(Bloomberg) -- Argentina’s government is seeking to extend maturities on tens of billions of dollars of debt and delay repayments to the International Monetary Fund after a collapse in the peso and its bonds.
The government will postpone $7 billion of payments on short-term local notes held by institutional investors this year and will seek the “voluntary reprofiling‘’ of $50 billion of longer-term debt, Economy Minister Hernan Lacunza said. It will also start talks over the repayment of $44 billion it has received from the IMF.
“The government is aiming to clear the outlook for the financial program in the short, medium and long-term horizon,” Lacunza said. “This is due to short-term liquidity stresses and not due to problems with the solvency of the debt.”
The announcement follows a dramatic week for Argentina that saw bonds fall to a record low and the peso slump. By the end of trading on Wednesday, investors were pricing in a near 90% chance that the country will default in the next five years. Today’s measures will ease some of the immediate pressure on government and central bank finances.
The government will start talks to reprofile debt that matures in less than 10 years under foreign legislation using collective action clauses and will invite banks to submit proposals as of the end of the day Thursday.
“I think it’s neutral to positive,” said Ezequiel Zambaglione, head of strategy at Balanz Capital Valores in Buenos Aires. “In the worst case scenario, nobody accepts the offer and you are in the same situation as yesterday. And if they reach an agreement and are successful in the swap, you’ll have less funding needs for the next years.”
As the crisis worsened during August, the central bank rolled over less than 10% of Treasury bills falling due and held by the private sector.
”One of the metrics we’ve been monitoring for our clients has been the rollover rate for domestic T-bills,” said Roger Horn, a senior emerging-markets strategist at SMBC Nikko Securities America in New York. “Today’s 10% success rate apparently made it clear to the finance team that something big needed to be done.”
Argentina’s financial markets have tumbled since a shock primary result on Aug. 11 showed President Mauricio Macri trailing his leftist rival by 15 percentage points ahead of the Oct. 27 election. The next administration would take over on Dec. 10.
Opposition front-runner Alberto Fernandez’s team will comment on the government measures on Thursday, according a spokesman.
“We are surprised by the timing of the measure and skeptical that it will achieve the desired results,” Bloomberg Economics analyst Adriana Dupita said. “Postponing payments may provide temporary relief, but does not change the crux of the matter.”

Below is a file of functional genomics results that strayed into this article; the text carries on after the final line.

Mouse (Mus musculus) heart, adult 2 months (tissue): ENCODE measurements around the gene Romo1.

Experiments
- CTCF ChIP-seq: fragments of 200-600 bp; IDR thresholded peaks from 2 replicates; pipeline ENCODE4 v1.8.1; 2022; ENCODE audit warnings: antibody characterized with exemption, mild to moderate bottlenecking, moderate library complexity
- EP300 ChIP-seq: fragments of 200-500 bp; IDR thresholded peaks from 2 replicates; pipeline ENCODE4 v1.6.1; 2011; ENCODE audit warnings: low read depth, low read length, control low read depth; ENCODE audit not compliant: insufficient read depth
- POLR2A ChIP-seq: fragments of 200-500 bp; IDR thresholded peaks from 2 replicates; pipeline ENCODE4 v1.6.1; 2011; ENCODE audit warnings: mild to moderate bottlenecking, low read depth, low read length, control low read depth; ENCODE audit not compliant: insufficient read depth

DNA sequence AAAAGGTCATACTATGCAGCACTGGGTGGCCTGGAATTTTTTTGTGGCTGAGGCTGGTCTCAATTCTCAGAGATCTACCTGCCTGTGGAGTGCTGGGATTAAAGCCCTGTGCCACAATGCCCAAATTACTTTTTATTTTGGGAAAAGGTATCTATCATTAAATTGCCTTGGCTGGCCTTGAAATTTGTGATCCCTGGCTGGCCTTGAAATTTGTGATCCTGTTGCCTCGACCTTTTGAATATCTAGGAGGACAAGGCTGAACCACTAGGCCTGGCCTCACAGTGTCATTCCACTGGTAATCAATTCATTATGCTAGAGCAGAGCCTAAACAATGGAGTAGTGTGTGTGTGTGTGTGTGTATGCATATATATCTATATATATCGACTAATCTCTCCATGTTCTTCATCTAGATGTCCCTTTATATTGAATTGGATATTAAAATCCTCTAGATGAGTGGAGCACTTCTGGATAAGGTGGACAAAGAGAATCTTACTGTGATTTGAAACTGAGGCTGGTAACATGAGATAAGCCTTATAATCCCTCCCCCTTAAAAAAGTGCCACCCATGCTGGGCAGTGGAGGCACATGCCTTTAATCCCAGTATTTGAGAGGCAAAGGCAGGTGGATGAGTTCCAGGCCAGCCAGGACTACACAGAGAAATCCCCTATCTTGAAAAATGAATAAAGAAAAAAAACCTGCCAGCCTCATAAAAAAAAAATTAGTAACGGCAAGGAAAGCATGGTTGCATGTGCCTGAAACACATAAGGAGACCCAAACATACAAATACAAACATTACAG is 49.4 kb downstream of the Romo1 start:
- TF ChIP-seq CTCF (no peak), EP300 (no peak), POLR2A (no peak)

Officials from the IMF were in Buenos Aires this week to meet with policy makers and the opposition. The fund was expected to disburse another $5.3 billion next month from a record $56 billion agreement though that is far from certain under the current crisis.
The IMF officials are “in the process of analyzing” the measures announced Wednesday, according to a statement. “Staff understands that the authorities have taken these important steps to address liquidity needs and safeguard reserves.”
Foreign-currency reserves have plummeted more than $10 billion in the past month as policy makers sought to shore up the peso after the primary.
The currency has tumbled 28% since the obligatory nationwide primary election, even as the central bank takes increasingly drastic action to defend it. The bank sold $367 on the currency market Wednesday and $302 million the day before, according to a people with knowledge of the matter.
Tens of thousands of people marched through the streets of the capital on Wednesday to demand the government do more to mitigate the impact of the economic crisis in a country that has defaulted on its debt eight times since independence from Spain.
“This is the first time I’ve ever seen this -- a president in the middle of elections proposing a debt re-profiling,” said Francisco Ghersi, managing director of Knossos Asset Management, which holds some Argentine bonds. “Still, if Macri succeeds with the swap, this could help his political standing before the vote.”
(Updates with comment from the IMF)
--With assistance from Carolina Millan, Ben Bartenstein and Sydney Maki.
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